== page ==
Enhanced noradrenergic activity in kidney of Brattleboro rats with diabetes insipidus

R. L. Kline, Kaushik P Patel, P. F. Mercer

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6 Citations (Scopus)

Abstract

The possibility that sympathetic nervous system activity may be altered in Brattleboro rats with diabetes insipidus (DI) was studied using the norepinephrine (NE) turnover technique. Female DI and Long-Evans rats were used. NE turnover in peripheral organs was calculated by measuring the decline in tissue [NE] after inhibition of tyrosine hydroxylase with α-methyltyrosine. NE turnover was increased significantly in the kidney of DI rats but was not significantly altered in other peripheral organs examined (heart, duodenum, skeletal muscle). Both NE and epinephrine concentrations in the adrenal gland were significantly higher in the DI rats. Treatment of DI rats for 7 days with vasopressin tannate (Pitressin, 100 mU/100 g) or 1-deamino-[8-D-arginine] vasopressin (DDAVP, 250 ng·kg-1·day-1) reversed the changes in renal NE turnover and also decreased the turnover in other tissues. The results of these studies suggest that, compared with Long-Evans rats, DI rats have a selective increase in NE turnover in the kidney and the potential to release more catecholamines from the adrenal glands. The apparently nonspecific effect of antidiuretic therapy on NE turnover in DI rats is probably mediated by the epithelial receptor for vasopressin, because both Pitressin and DDAVP produced similar results.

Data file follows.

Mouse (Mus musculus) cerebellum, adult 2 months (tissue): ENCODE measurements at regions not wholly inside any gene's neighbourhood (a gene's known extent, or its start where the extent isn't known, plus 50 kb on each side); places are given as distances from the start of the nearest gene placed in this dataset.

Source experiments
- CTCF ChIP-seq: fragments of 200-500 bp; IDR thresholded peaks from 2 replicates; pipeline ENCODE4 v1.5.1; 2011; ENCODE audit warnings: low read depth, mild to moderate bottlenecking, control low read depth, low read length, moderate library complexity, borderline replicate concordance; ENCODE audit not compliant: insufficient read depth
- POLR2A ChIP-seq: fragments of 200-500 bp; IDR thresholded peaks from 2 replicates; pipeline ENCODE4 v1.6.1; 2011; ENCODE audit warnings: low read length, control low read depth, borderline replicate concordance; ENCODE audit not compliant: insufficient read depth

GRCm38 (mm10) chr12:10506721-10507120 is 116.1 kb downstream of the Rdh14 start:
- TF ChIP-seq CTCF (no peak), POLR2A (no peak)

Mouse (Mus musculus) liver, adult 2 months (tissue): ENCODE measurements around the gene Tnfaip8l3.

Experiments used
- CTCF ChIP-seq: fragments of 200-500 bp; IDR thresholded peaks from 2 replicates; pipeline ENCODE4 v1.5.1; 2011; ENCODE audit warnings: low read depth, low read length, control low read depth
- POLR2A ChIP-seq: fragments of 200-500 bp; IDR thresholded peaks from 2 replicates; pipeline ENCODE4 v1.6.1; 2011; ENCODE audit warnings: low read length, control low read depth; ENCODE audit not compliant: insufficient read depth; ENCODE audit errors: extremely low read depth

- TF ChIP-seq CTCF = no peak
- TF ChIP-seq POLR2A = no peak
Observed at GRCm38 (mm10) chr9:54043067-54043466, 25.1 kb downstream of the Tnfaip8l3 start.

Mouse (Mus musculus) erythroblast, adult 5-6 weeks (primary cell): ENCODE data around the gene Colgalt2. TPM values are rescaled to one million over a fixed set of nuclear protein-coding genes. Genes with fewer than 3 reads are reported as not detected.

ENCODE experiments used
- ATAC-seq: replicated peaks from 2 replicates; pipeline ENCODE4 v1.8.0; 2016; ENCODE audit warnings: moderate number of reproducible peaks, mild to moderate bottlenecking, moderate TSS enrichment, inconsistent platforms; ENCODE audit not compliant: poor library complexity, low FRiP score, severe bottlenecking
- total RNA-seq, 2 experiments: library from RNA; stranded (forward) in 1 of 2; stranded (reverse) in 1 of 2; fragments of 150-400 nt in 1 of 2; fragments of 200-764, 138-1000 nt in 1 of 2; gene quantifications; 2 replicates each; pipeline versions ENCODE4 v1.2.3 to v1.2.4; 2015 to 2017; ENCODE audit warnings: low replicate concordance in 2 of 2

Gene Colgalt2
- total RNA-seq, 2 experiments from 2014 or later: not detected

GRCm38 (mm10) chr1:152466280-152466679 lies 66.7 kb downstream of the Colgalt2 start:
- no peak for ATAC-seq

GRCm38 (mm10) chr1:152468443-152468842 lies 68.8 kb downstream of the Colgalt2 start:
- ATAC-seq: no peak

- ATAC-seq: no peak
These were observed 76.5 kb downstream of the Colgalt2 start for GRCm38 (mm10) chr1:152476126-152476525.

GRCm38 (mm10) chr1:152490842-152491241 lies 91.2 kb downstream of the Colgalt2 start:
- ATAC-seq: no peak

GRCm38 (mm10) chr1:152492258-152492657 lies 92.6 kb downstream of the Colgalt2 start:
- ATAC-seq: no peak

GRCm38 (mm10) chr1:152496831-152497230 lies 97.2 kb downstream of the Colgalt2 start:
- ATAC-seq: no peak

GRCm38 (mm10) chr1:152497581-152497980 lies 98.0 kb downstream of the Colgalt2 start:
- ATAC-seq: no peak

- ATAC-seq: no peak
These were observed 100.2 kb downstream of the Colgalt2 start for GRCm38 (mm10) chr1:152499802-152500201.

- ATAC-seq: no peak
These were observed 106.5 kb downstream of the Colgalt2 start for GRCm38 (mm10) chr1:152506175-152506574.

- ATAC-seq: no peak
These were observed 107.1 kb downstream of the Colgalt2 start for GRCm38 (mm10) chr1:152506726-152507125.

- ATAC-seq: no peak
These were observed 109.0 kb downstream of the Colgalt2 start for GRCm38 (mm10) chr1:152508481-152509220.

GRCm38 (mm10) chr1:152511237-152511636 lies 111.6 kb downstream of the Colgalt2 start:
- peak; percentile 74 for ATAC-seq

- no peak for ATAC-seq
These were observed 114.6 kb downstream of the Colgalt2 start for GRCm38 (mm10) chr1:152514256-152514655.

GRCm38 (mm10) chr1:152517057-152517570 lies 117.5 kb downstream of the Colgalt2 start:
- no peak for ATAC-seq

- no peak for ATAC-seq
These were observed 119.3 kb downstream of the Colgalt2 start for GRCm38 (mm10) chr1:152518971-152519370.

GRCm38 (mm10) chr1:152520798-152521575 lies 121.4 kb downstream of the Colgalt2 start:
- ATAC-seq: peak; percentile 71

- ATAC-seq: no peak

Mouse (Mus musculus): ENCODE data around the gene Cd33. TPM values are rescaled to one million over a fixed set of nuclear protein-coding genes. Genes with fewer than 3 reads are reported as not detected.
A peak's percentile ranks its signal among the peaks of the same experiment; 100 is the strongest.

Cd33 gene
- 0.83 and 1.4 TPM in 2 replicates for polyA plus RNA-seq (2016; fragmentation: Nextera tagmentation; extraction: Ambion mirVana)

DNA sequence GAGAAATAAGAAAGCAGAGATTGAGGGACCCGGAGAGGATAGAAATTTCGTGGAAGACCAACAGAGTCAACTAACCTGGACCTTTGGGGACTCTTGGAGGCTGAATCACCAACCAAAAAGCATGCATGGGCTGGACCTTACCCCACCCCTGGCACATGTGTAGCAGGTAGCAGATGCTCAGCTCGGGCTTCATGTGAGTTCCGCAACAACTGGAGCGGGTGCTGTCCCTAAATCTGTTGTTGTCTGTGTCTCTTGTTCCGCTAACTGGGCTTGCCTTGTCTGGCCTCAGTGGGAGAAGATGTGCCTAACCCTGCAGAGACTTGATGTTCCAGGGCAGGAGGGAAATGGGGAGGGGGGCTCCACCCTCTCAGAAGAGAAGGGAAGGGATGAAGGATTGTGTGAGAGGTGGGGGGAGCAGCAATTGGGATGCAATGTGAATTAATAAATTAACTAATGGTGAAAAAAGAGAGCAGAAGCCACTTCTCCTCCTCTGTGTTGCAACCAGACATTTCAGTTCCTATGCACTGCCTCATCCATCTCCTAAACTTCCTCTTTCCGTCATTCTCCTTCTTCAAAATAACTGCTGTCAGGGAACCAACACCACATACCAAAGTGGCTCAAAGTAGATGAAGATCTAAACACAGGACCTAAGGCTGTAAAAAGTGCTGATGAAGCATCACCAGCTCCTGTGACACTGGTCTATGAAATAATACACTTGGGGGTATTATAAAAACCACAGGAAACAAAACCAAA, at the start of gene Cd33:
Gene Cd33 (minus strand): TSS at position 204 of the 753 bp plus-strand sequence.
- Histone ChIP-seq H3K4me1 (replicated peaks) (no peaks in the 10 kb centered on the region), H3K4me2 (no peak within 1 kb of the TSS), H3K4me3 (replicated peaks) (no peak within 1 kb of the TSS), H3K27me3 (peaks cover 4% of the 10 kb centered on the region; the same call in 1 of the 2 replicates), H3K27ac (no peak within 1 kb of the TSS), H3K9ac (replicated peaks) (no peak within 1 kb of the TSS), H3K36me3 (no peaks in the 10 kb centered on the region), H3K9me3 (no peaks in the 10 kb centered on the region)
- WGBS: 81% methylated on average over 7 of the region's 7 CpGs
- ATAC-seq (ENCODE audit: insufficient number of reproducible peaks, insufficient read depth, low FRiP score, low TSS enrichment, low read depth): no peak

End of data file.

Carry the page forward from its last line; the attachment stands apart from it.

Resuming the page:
Original languageEnglish (US)
JournalAmerican Journal of Physiology - Regulatory Integrative and Comparative Physiology
Volume250
Issue number4
StatePublished - Jan 1 1986

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Brattleboro Rats
Diabetes Insipidus
Norepinephrine
Kidney
Deamino Arginine Vasopressin
Long Evans Rats
Adrenal Glands
Vasopressins
Methyltyrosines
Vasopressin Receptors
Sympathetic Nervous System
Tyrosine 3-Monooxygenase
Duodenum
Epinephrine
Catecholamines
Skeletal Muscle

ASJC Scopus subject areas

  • Physiology

Cite this

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abstract = "The possibility that sympathetic nervous system activity may be altered in Brattleboro rats with diabetes insipidus (DI) was studied using the norepinephrine (NE) turnover technique. Female DI and Long-Evans rats were used. NE turnover in peripheral organs was calculated by measuring the decline in tissue [NE] after inhibition of tyrosine hydroxylase with α-methyltyrosine. NE turnover was increased significantly in the kidney of DI rats but was not significantly altered in other peripheral organs examined (heart, duodenum, skeletal muscle). Both NE and epinephrine concentrations in the adrenal gland were significantly higher in the DI rats. Treatment of DI rats for 7 days with vasopressin tannate (Pitressin, 100 mU/100 g) or 1-deamino-[8-D-arginine] vasopressin (DDAVP, 250 ng·kg-1·day-1) reversed the changes in renal NE turnover and also decreased the turnover in other tissues. The results of these studies suggest that, compared with Long-Evans rats, DI rats have a selective increase in NE turnover in the kidney and the potential to release more catecholamines from the adrenal glands. The apparently nonspecific effect of antidiuretic therapy on NE turnover in DI rats is probably mediated by the epithelial receptor for vasopressin, because both Pitressin and DDAVP produced similar results.",
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